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Friday, 3 August 2012

Malaysian too distracted to be patriotic?

It may be the National Day month but most people are more preoccupied with the upcoming general election.

EVERY August, many of us look forward to the entire nation being awash with feelings of warmth and patriotism as we celebrate our National Day on the last day of the month.

Aug 31 was, until 2010, celebrated as the National Day as it was the day Malaya gained its independence from the British colonial masters, but this caused many Sabahans and Sarawakians to feel left out because their independence did not come until Sept 16, 1963.

Thus, the Government from 2010 declared that Sept 16 would also be a national holiday as it was the day Malaysia was formed – a move many Malaysians on the Borneo side of the country felt was long overdue.

So instead of a one-day National Day celebration, we now have a month-long one from Aug 16 to Sept 16. During this time Malaysians are encouraged to fly the Jalur Gemilang.

This is something that I have been doing regularly even before the call from politicians because I am a very patriotic Malaysian and unlike others I only declare myself as a Malaysian and nothing else.

However, this year I find it very difficult to bring myself to fly the flag. The amount of quarrelling and finger pointing that is going on at the moment makes it very bitter to express my patriotism.

Yes, there will be many of you who will say that the finger pointing and political posturing that’s going on at the moment are also a show of nationalism.

I do not disagree that being politically partisan is part of our democratic process but I cannot help but feel that the political temperature has gone too high for anyone to show his or her loyalty and love for the country.

From the way every act connected with the celebrations of Aug 31 and Sept 16 have been criticised and attacked on the Internet, any neutral but patriotic Malaysian will question themselves if they are being nationalistic or bias towards one side.

The way the criticisms flew when a certain logo was suggested for this 55th celebrations left many quarters stunned. It’s only a logo but yet the venom with which the attack was carried out was frightening.

Would the act of flying the Jalur Gemilang be mistaken as a symbol of support for one side or the other?

Yes, the way the Government had planned the National Day celebrations may not have been very bi-partisan with most of the programmes seemingly be centred around the achievements of the Government of the day.

Yes, the so-called 55th Merdeka song “Janji ditepati” reads like a roll call to the achievements of the Barisan Nasonal government.

But that’s what all the other 54th celebration songs, logos and themes were about – singing praises of such achievements and the 55th anniversary celebration plans are not very different.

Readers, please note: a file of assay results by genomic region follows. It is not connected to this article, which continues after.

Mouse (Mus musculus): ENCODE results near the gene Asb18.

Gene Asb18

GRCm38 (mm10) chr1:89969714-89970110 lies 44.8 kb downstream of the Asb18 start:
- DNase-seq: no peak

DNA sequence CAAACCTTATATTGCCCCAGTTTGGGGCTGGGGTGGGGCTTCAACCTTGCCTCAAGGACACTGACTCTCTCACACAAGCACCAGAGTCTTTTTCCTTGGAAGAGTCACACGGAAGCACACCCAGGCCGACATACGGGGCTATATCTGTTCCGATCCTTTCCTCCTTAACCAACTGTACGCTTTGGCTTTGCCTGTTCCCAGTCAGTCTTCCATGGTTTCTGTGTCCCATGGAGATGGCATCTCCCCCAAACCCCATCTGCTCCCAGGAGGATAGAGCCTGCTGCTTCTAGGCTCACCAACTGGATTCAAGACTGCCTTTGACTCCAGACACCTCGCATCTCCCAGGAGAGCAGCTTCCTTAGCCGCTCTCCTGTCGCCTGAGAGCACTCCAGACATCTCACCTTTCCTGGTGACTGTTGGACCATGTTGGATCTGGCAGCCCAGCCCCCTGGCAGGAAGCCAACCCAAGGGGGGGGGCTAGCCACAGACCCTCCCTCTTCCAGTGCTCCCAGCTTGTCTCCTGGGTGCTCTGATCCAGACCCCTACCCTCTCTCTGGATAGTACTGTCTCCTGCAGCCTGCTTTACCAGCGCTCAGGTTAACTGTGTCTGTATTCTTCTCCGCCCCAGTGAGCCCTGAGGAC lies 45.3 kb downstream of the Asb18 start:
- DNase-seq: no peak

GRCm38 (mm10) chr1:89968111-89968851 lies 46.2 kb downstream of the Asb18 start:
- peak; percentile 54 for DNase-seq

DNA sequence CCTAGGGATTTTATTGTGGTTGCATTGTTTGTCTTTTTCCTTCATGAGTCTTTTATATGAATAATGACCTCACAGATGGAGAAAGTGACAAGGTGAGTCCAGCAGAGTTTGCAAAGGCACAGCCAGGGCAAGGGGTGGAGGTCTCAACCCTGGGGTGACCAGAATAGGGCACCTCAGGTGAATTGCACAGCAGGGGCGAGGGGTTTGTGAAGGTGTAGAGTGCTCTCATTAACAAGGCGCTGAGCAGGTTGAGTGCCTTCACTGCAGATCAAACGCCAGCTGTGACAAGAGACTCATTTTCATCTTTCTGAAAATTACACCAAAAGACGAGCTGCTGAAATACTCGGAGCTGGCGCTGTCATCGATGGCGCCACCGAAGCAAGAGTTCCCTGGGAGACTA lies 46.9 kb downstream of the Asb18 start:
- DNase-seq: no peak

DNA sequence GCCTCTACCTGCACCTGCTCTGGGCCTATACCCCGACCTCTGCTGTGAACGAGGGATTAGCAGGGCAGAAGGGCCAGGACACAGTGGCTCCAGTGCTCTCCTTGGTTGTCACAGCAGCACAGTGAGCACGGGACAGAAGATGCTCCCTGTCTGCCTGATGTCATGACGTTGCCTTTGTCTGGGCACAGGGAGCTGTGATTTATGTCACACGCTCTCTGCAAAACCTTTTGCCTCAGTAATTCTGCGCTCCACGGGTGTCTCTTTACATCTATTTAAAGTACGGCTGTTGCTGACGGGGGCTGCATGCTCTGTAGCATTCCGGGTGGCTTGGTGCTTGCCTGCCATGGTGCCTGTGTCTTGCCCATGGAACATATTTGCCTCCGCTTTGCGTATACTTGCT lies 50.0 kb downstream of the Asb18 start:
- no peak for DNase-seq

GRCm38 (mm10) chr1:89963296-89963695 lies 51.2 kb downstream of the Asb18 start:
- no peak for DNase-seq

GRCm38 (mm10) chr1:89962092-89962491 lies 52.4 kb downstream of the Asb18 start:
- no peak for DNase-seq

The difference, I feel, is the heightened tension in the country stoked by the high expectation of an impending general election.

People are now too busy guessing when the general election will be held to be bothered about anything else.

Recently, there was a rumour that it would be held in September because “someone told someone” but according to the same media a few days later, it has again been “postponed” to November it seems.

Why? Because two Sabahan Barisan Nasional politicians had left their party positions to co-operate with Pakatan Rakyat.

The “jumping” of the two had been expected for over two months.

Nothing done these days is not seen to be connected to the GE 13. It does not matter whether it is the shortage of water or the call for the protection of certain environmentally sensitive places.

The problem is that politicians have been quick to jump on the bandwagon to use these issues to attack their opponents and instead of these matters being resolved, they get muddied by politics.

Politicians, regardless which side of the divide they are from, are extra sensitive during this run up to the general election. Every statement, newspaper report or social media comment which they deem as not favourable to them as made by people with an agenda against them.

Even supposed defenders of press freedom want to gag the media in case their reports do not favour their side.

The country is highly charged. Recently, it was reported that an elderly couple in Pasir Emas, Kelantan was divorcing after 14 years of marriage, the husband allegedly could no longer convince his wife to join his political party.

The 78-year-old man reportedly accused his 61-year-old religious teacher ex-wife of deviating from Islam for not supporting his party. The wife was supposed to have supported Umno while the husband was an ardent follower of PAS.

If political differences can destroy a marriage then what chance has our National Day celebrations got?

As it is, I am the only person in my multi-racial neighbourhood who bothers to fly the Jalur Gemilang come every August. I put this down to the apathy of my neighbours and the lack of patriotism due to ignorance.

They do not realise that the expression of patriotism by flying the flag is the best way to show that we are Malaysians and that nothing can take that away from us regardless of our religious or cultural backgrounds.


> Executive Editor Wong Sai Wan will not bother to dig out the old Jalur Gemilang this year – he will go buy a new one – regardless if it’s the silly election season.

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